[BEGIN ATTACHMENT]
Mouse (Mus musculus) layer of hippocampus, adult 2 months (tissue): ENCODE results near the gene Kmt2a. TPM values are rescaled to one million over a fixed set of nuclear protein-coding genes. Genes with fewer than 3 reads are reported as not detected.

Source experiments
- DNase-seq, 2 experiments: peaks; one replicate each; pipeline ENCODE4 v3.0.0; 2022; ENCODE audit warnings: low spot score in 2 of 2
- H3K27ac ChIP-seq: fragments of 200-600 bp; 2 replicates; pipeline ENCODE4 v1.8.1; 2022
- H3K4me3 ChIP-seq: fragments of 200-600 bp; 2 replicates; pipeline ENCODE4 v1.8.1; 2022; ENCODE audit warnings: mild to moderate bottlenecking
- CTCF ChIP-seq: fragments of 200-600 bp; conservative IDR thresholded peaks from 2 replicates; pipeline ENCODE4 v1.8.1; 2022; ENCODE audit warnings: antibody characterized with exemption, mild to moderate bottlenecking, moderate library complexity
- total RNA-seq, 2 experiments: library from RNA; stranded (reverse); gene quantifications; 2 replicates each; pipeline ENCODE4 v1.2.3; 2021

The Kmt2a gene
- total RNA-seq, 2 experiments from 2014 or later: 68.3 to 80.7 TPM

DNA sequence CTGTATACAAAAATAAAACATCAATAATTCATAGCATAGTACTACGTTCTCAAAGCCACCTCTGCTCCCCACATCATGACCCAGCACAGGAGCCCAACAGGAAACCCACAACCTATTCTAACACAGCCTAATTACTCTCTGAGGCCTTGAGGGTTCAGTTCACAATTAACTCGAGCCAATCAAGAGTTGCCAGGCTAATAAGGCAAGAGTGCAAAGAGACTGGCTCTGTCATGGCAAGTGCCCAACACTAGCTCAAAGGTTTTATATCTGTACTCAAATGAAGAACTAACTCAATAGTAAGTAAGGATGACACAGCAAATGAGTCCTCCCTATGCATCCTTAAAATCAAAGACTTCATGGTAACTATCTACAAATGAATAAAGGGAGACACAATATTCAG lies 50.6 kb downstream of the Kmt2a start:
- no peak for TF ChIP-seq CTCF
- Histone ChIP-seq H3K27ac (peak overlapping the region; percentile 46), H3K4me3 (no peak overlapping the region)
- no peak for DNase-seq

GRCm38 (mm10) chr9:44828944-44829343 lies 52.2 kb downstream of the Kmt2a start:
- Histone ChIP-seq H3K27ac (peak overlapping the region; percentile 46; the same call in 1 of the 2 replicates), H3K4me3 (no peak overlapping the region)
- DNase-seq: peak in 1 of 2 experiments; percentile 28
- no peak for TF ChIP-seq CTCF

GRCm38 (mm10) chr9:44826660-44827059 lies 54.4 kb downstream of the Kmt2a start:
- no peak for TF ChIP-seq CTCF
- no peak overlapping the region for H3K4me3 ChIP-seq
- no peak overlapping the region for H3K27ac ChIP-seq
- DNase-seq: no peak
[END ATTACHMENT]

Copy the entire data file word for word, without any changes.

Mouse (Mus musculus) layer of hippocampus, adult 2 months (tissue): ENCODE results near the gene Kmt2a. TPM values are rescaled to one million over a fixed set of nuclear protein-coding genes. Genes with fewer than 3 reads are reported as not detected.

Source experiments
- DNase-seq, 2 experiments: peaks; one replicate each; pipeline ENCODE4 v3.0.0; 2022; ENCODE audit warnings: low spot score in 2 of 2
- H3K27ac ChIP-seq: fragments of 200-600 bp; 2 replicates; pipeline ENCODE4 v1.8.1; 2022
- H3K4me3 ChIP-seq: fragments of 200-600 bp; 2 replicates; pipeline ENCODE4 v1.8.1; 2022; ENCODE audit warnings: mild to moderate bottlenecking
- CTCF ChIP-seq: fragments of 200-600 bp; conservative IDR thresholded peaks from 2 replicates; pipeline ENCODE4 v1.8.1; 2022; ENCODE audit warnings: antibody characterized with exemption, mild to moderate bottlenecking, moderate library complexity
- total RNA-seq, 2 experiments: library from RNA; stranded (reverse); gene quantifications; 2 replicates each; pipeline ENCODE4 v1.2.3; 2021

The Kmt2a gene
- total RNA-seq, 2 experiments from 2014 or later: 68.3 to 80.7 TPM

DNA sequence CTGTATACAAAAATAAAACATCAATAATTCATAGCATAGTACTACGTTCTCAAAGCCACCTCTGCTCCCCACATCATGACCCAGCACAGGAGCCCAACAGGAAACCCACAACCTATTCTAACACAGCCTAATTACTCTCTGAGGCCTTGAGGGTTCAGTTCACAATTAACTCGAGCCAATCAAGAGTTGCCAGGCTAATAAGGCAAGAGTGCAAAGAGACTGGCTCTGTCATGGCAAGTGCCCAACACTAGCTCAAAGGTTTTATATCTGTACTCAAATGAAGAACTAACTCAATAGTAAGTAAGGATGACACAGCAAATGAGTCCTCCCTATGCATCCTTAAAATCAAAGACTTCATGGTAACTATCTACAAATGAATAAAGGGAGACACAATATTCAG lies 50.6 kb downstream of the Kmt2a start:
- no peak for TF ChIP-seq CTCF
- Histone ChIP-seq H3K27ac (peak overlapping the region; percentile 46), H3K4me3 (no peak overlapping the region)
- no peak for DNase-seq

GRCm38 (mm10) chr9:44828944-44829343 lies 52.2 kb downstream of the Kmt2a start:
- Histone ChIP-seq H3K27ac (peak overlapping the region; percentile 46; the same call in 1 of the 2 replicates), H3K4me3 (no peak overlapping the region)
- DNase-seq: peak in 1 of 2 experiments; percentile 28
- no peak for TF ChIP-seq CTCF

GRCm38 (mm10) chr9:44826660-44827059 lies 54.4 kb downstream of the Kmt2a start:
- no peak for TF ChIP-seq CTCF
- no peak overlapping the region for H3K4me3 ChIP-seq
- no peak overlapping the region for H3K27ac ChIP-seq
- DNase-seq: no peak